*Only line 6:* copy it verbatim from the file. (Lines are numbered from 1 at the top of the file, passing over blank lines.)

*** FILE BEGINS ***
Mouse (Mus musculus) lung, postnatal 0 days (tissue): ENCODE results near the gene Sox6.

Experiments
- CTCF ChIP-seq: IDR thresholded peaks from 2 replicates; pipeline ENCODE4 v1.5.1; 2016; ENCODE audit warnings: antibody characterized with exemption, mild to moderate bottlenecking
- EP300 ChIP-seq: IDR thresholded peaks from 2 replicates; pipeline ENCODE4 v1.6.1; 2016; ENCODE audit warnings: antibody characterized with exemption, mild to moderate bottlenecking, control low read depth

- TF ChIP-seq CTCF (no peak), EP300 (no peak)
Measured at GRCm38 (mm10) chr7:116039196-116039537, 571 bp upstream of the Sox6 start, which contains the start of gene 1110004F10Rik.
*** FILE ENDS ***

Measured at GRCm38 (mm10) chr7:116039196-116039537, 571 bp upstream of the Sox6 start, which contains the start of gene 1110004F10Rik.